Figure 2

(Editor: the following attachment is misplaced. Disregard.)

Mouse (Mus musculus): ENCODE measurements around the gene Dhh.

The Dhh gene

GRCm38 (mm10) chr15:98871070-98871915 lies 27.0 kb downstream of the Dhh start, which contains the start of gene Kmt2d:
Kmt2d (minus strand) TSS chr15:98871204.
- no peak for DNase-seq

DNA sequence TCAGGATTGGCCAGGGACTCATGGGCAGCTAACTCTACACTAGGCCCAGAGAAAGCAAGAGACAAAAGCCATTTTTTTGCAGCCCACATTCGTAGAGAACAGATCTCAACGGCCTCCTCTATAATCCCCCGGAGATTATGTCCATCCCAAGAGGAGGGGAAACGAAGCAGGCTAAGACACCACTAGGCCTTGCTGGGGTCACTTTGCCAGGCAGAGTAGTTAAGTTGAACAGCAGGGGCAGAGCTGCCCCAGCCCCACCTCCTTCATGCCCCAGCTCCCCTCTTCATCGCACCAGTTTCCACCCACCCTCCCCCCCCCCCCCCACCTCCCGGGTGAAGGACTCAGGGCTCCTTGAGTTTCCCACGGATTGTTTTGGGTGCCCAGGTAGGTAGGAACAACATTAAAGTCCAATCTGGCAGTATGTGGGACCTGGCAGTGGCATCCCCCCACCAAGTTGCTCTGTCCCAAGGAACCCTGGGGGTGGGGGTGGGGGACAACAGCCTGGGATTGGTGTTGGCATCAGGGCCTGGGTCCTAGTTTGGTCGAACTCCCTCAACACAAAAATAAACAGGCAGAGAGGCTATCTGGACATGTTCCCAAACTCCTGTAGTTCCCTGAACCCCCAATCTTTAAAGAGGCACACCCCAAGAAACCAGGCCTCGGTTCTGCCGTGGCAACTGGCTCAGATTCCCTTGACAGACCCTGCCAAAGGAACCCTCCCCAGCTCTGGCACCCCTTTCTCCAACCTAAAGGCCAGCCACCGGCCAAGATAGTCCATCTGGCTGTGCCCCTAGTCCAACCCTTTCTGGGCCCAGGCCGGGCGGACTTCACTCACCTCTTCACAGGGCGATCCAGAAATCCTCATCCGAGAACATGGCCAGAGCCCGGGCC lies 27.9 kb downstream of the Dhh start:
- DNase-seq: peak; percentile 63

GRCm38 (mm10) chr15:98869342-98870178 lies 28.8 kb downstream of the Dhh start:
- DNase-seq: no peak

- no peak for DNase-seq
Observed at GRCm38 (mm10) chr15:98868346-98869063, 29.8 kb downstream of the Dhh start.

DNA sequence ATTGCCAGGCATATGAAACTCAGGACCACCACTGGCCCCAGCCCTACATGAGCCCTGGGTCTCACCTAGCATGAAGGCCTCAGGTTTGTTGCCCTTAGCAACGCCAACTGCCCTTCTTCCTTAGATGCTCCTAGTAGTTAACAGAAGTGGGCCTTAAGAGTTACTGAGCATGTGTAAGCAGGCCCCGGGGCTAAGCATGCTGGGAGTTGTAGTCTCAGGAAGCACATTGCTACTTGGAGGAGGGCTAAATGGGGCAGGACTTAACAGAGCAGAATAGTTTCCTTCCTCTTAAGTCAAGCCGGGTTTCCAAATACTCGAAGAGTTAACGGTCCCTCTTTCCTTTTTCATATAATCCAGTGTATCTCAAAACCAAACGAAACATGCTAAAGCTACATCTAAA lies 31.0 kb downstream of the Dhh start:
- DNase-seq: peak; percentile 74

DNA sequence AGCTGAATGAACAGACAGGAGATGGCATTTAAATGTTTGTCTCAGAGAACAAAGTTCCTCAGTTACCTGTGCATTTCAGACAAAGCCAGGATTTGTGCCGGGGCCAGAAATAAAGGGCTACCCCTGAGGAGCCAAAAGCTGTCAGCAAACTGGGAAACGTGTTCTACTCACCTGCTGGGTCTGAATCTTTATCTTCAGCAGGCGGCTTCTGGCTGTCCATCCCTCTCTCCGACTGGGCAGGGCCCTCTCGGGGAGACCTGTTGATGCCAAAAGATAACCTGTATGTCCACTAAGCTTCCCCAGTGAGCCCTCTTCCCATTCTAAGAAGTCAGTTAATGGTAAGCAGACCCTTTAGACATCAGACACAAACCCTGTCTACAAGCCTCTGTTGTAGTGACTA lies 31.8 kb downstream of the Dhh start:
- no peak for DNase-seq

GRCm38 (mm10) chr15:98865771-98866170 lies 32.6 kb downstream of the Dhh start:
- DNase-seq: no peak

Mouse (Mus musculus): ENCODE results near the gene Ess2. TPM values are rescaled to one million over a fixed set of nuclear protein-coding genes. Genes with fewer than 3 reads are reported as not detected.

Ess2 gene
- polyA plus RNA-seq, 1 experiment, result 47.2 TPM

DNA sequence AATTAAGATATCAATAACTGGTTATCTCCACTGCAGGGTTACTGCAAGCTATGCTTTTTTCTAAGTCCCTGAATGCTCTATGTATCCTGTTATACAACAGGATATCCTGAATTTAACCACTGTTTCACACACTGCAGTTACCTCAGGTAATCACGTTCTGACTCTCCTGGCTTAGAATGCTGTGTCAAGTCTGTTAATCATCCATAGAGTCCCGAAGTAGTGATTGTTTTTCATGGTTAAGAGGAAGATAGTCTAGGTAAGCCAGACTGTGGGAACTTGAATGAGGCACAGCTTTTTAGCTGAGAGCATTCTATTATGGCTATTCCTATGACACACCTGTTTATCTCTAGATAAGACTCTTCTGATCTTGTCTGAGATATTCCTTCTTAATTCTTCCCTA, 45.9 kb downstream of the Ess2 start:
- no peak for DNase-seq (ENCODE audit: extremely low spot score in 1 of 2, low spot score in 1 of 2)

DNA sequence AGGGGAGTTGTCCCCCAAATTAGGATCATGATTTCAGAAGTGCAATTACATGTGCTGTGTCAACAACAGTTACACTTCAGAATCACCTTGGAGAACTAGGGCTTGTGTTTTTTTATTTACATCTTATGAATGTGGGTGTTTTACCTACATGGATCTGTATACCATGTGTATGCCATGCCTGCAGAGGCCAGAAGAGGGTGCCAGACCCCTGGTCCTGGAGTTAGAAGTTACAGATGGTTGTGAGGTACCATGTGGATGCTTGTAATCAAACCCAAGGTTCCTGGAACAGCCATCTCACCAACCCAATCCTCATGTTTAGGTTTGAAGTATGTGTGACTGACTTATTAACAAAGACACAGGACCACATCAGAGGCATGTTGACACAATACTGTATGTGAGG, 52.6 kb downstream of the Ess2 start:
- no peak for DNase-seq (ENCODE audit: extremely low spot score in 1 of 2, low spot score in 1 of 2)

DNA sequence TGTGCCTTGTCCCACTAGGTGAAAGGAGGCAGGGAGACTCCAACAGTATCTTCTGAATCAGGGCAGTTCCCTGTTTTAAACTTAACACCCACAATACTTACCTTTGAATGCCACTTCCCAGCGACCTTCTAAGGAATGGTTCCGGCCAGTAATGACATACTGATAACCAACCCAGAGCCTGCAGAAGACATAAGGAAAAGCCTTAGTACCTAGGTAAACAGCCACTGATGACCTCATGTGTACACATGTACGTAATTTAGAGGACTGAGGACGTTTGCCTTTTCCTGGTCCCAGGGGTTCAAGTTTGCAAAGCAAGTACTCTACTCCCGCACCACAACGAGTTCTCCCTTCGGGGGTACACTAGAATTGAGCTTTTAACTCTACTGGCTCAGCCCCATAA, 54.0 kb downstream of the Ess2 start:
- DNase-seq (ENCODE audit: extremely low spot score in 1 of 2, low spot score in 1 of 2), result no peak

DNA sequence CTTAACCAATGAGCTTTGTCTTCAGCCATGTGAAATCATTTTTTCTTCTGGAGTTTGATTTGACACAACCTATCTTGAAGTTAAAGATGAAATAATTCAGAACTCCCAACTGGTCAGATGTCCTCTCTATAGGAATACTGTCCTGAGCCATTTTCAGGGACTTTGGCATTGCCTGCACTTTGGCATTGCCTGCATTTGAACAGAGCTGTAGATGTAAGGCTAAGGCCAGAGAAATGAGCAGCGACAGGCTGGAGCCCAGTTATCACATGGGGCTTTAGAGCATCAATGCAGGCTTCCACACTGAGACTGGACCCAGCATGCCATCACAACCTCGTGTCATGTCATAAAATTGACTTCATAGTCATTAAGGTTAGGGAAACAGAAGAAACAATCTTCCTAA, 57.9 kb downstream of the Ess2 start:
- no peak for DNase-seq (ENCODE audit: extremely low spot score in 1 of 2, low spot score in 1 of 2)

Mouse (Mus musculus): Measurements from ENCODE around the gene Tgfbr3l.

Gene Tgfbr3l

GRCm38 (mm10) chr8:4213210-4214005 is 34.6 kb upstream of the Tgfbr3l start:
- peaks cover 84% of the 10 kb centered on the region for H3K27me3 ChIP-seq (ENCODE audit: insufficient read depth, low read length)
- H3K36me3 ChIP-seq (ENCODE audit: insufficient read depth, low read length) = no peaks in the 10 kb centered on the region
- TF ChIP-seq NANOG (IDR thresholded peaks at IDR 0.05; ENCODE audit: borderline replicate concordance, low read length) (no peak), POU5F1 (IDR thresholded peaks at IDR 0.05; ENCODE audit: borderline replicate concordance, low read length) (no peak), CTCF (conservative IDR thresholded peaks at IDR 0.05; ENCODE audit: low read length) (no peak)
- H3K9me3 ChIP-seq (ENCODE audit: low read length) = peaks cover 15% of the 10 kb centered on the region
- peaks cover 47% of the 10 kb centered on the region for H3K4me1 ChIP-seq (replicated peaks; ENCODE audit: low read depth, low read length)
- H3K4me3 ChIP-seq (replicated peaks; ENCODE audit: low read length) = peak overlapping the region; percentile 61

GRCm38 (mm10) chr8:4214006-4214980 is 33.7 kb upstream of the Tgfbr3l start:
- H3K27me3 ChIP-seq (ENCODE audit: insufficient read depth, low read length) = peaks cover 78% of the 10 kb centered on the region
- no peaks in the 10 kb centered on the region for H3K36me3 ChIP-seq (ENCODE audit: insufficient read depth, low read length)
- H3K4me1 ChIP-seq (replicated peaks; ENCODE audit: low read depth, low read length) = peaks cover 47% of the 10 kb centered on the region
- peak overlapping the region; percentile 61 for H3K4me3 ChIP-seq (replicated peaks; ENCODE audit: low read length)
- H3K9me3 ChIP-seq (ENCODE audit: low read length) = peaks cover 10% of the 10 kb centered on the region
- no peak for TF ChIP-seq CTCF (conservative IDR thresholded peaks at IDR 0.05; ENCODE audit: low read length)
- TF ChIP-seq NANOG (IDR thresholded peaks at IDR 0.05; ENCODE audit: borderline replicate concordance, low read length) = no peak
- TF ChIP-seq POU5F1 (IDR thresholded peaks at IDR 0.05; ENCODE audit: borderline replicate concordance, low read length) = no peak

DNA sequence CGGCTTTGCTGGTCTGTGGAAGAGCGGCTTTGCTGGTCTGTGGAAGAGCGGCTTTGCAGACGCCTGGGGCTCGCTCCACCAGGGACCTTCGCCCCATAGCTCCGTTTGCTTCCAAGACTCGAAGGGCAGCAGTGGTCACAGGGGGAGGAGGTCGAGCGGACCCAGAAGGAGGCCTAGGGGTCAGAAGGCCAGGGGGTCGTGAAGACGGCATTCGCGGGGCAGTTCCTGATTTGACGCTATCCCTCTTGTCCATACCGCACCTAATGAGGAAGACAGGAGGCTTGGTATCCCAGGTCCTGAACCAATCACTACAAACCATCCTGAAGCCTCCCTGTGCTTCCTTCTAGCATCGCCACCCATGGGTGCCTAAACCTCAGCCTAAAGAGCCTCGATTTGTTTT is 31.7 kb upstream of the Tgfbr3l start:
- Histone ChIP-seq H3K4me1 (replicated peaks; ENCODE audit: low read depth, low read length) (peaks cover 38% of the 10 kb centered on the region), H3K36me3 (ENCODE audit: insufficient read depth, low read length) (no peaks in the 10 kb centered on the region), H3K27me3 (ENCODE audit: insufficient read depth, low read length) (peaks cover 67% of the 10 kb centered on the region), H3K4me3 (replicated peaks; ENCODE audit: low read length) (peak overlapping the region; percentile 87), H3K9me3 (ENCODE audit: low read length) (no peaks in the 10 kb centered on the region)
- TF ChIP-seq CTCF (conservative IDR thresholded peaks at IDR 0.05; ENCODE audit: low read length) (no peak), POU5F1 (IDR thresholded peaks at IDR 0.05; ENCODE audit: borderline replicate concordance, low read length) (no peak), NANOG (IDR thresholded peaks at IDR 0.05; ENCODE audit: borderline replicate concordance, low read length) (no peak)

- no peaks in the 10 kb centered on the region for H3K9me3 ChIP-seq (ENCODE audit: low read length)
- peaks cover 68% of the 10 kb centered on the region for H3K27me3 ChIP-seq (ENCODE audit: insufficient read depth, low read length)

Threonine-308 is the phosphorylation site responsible for the activation of PKB by PtdIns(3,4,5)P3 and the upstream kinase. (A) Phosphorylated PKB (0.5 μg, 4500 cpm) was subjected to partial acid hydrolysis, and the products were resolved by two-dimensional thin-layer chromatography. The phosphoserine (PS), phosphothreonine (PT), and phosphotyrosine (PY) standards are indicated. (B) Phosphorylated PKB (4 μg, 60,000 cpm) was digested with trypsin, and the peptides were resolved on a Supelco C18 column with an increasing gradient of acetonitrile. Fractions (0.8 ml) were collected and counted for 32P. A single major peak eluting at 35% acetonitrile and two minor peaks eluting at 16 and 21% acetonitrile were obtained. (C andD) Purified recombinant PKB (0.5 μg) containing the indicated mutations was assayed for activation (C) or phosphorylation (D) by Mono Q fractions 5 and 6 in the presence or absence of PtdIns(3,4,5)P3 as indicated (A, Ala; D, Asp; K, Lys; S, Ser; T, Thr). (E) Phosphorylated PKB (4 μg, 60,000 cpm) was digested with either trypsin or V8, and the peptides resolved on the C18column. The major peak from each digest was subjected to automated Edman degradation in a spinning cup sequenator and each cycle counted for 32P. The sequence surrounding Thr308 is shown, and the predicted cleavage sites are indicated by arrows. The second peak of radioactivity at cycle 7 in the tryptic peptide is probably due to incomplete digestion.